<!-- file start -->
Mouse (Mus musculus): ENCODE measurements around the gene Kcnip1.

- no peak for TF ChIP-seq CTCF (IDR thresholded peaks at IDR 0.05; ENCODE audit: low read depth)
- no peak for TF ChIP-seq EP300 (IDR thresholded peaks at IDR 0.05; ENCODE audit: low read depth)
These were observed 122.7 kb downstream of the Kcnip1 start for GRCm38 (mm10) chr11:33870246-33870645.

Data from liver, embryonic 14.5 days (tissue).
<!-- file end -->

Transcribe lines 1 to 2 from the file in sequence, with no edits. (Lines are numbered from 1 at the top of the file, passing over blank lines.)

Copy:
Mouse (Mus musculus): ENCODE measurements around the gene Kcnip1.

- no peak for TF ChIP-seq CTCF (IDR thresholded peaks at IDR 0.05; ENCODE audit: low read depth)